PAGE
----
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International Review of Intellectual Property & Competition Law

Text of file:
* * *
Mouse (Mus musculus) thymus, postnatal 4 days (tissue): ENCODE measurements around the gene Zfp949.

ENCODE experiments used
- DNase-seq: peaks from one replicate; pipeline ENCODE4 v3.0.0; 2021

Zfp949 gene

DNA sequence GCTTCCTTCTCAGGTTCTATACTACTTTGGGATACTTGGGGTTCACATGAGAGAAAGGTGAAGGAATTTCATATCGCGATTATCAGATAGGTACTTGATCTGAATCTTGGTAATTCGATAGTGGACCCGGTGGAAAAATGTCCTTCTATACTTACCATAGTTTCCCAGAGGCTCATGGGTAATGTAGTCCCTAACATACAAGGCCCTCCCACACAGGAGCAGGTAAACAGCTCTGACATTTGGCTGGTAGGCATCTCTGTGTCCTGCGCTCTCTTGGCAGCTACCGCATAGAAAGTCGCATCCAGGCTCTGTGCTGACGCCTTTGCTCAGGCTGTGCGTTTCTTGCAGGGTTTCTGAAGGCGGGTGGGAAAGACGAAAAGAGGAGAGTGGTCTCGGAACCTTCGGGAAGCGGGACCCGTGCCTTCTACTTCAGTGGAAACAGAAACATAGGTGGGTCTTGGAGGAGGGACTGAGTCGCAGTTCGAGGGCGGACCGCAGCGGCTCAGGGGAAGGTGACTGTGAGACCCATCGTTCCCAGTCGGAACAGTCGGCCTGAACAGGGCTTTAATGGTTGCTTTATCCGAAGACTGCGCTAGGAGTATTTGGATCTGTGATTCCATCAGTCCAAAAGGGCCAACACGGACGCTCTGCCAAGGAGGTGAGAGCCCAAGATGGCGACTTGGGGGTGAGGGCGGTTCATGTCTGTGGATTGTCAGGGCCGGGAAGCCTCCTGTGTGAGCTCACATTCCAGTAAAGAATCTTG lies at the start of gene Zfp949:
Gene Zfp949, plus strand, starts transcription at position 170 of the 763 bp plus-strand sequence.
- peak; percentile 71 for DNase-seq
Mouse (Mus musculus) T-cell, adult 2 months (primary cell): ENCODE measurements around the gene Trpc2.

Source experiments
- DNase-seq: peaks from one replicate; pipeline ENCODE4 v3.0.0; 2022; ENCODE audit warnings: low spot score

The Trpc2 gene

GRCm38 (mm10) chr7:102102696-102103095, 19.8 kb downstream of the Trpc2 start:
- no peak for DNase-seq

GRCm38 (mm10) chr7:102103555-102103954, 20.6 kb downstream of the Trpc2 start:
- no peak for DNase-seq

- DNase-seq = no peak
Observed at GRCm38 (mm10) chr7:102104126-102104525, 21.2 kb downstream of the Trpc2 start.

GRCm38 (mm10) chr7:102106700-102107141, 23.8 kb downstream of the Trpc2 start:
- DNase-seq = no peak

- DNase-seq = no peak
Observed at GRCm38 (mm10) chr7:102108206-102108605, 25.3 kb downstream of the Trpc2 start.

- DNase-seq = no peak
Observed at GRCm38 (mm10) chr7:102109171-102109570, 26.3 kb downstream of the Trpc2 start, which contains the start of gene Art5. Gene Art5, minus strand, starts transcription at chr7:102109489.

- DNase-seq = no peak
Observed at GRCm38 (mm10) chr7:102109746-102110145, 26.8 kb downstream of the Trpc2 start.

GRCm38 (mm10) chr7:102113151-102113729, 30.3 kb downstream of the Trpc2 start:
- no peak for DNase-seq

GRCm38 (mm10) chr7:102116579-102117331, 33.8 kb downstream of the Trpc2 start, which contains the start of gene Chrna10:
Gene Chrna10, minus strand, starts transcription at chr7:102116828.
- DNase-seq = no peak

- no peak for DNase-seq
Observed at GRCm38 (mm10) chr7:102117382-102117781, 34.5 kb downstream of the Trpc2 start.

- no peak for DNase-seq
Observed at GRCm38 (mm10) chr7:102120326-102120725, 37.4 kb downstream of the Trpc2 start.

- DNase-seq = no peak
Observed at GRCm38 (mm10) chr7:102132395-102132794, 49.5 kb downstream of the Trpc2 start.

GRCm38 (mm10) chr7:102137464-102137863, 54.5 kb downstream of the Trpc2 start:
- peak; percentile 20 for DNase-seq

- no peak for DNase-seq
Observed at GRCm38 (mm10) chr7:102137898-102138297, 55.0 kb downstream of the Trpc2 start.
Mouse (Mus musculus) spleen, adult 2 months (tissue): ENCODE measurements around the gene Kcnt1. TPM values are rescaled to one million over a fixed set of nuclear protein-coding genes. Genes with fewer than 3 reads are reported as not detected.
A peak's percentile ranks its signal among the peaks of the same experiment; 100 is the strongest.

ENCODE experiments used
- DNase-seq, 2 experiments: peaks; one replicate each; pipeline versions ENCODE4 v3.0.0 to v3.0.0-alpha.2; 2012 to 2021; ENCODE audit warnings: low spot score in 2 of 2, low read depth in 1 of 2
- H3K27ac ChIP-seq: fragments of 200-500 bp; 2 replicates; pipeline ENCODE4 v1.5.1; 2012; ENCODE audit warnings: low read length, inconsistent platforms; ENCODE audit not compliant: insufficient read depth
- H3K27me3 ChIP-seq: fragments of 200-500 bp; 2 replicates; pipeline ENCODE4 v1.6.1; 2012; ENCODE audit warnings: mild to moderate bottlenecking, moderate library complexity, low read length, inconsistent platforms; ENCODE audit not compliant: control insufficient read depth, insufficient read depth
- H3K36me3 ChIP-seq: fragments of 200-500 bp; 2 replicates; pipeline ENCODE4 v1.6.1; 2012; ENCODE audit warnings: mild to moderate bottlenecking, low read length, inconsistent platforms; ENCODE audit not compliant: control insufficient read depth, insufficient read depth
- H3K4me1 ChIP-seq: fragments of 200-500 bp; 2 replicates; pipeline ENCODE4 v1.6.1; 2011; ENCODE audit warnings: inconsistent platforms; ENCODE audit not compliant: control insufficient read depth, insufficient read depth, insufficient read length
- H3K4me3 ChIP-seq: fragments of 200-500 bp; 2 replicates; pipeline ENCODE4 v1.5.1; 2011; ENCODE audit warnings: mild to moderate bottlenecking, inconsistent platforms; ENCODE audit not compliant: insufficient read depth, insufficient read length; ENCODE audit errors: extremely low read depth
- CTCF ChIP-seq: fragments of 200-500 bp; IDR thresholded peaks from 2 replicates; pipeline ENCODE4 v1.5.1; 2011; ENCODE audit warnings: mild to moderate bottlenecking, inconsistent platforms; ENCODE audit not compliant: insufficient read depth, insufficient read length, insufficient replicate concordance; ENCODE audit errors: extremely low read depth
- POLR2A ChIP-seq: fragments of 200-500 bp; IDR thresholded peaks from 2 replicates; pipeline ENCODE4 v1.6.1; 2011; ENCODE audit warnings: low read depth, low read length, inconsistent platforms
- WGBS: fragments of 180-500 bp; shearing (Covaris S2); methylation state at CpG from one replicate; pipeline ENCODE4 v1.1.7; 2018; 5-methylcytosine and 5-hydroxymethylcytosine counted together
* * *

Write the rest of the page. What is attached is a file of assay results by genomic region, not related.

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On March 20, 2012, the Supreme Court of the United States unanimously decided the case of Mayo Collaborative Svc. v. Prometheus Labs. At issue was a patent, held by Prometheus that taught doctors how to adjust the amount of thiopurine (a drug used for treatment of a variety of autoimmune diseases) administered to a patient. In an opinion by Justice Breyer, the Court held Prometheus’s invention to not be patent eligible and invalidated the patent. Though I believe that the reasoning the Court employed was erroneous and highly problematic (of which more later), the decision could have been viewed as a small problem if it were not part of a sustained, and worldwide attack on the scope of patent eligibility for inventions in general and healthcare and biologic inventions in particular. This assault on the availability of patents for inventions in some of the most complex and labor intensive areas of science bodes poorly for the future advances in these fields, and therefore for the availability of new breakthrough diagnostics and treatments for the patients.



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